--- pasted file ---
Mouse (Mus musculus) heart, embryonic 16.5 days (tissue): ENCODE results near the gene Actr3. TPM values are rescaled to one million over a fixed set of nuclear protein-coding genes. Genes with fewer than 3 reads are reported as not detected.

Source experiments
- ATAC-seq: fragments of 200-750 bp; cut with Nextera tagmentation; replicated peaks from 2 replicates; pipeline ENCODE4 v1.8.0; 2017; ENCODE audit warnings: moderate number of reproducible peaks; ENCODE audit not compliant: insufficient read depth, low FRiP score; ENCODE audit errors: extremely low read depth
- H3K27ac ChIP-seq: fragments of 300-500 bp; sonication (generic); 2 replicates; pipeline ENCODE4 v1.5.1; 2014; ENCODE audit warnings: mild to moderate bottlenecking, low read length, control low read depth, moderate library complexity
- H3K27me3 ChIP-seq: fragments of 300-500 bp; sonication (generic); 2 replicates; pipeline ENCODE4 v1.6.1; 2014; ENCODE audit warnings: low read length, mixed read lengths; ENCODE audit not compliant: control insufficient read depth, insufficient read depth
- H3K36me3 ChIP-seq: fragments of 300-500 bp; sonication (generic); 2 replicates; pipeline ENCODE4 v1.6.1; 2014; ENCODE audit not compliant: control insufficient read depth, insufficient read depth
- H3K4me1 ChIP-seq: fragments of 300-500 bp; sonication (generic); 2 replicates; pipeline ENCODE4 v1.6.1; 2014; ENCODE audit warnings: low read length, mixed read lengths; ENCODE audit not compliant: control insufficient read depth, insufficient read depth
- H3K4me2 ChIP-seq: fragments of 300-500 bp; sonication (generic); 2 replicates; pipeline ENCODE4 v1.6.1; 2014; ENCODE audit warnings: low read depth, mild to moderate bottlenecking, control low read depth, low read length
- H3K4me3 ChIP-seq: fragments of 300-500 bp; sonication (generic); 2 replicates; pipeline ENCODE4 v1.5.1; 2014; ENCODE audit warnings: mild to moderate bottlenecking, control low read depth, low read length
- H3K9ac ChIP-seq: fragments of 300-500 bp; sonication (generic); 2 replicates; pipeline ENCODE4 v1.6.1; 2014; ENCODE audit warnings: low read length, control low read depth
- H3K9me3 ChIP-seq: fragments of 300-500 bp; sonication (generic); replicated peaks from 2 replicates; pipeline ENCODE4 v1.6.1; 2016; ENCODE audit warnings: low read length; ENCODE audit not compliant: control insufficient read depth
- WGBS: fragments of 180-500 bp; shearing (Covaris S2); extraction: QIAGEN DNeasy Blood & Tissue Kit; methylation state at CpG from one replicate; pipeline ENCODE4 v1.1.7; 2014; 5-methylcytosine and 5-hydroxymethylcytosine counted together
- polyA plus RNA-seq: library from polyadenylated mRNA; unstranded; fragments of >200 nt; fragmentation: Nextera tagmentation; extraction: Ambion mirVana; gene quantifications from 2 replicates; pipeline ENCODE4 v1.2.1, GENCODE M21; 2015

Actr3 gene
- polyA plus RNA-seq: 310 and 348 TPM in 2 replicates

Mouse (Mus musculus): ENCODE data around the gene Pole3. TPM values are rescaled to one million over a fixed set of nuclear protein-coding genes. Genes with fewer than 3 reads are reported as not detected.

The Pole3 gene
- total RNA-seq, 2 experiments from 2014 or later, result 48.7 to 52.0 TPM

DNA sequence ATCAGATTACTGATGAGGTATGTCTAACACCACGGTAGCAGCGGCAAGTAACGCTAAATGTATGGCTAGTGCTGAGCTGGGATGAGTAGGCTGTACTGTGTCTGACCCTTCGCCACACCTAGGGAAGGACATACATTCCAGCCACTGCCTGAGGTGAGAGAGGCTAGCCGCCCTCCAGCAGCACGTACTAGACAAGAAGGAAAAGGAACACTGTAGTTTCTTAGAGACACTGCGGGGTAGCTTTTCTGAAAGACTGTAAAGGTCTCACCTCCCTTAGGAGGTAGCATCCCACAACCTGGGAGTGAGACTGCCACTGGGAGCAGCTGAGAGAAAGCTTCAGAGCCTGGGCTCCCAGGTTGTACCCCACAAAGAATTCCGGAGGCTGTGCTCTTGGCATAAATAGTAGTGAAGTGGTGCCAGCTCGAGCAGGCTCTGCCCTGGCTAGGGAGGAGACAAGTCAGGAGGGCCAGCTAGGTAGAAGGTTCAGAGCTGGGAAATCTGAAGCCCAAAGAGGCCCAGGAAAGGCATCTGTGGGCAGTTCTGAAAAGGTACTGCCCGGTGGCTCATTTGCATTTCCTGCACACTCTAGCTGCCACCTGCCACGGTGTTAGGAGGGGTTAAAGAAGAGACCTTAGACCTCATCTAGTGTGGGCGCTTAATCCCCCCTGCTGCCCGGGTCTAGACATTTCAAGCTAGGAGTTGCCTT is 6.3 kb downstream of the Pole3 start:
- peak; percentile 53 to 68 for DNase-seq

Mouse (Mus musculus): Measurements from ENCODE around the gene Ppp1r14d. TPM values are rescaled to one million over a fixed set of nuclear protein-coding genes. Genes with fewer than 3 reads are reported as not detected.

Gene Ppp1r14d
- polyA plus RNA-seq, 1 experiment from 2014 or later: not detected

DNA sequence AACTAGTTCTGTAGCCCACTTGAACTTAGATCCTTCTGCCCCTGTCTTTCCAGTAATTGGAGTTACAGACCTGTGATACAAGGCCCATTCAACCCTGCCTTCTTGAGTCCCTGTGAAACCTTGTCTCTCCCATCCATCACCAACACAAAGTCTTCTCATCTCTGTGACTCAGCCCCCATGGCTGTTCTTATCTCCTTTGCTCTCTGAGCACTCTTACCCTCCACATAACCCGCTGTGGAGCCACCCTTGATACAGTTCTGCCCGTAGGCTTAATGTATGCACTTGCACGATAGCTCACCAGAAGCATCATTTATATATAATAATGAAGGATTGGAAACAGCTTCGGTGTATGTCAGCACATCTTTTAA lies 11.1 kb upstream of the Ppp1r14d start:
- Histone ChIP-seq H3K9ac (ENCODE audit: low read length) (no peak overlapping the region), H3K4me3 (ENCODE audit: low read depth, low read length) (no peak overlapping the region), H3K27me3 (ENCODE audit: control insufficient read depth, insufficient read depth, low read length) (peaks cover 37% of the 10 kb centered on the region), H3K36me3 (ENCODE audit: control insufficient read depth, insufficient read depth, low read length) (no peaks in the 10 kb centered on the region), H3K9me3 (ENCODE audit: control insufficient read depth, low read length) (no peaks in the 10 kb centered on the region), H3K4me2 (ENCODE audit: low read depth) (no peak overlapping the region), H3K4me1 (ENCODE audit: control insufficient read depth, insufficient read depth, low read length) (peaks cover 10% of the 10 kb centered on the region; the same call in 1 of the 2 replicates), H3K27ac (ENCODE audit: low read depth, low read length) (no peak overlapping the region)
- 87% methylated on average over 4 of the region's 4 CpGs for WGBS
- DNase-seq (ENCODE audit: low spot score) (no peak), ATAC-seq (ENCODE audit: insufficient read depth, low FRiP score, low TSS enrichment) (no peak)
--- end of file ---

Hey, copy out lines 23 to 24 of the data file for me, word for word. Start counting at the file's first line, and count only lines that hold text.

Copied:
- polyA plus RNA-seq, 1 experiment from 2014 or later: not detected

DNA sequence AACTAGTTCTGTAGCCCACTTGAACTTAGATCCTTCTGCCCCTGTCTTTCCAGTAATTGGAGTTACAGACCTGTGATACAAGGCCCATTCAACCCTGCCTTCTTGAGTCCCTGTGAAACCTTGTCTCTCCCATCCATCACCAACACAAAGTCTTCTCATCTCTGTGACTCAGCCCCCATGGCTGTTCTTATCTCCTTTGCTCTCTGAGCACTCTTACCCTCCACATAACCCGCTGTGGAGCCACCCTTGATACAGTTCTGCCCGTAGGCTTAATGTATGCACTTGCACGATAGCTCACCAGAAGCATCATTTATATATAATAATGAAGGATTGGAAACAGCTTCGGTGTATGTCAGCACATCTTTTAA lies 11.1 kb upstream of the Ppp1r14d start: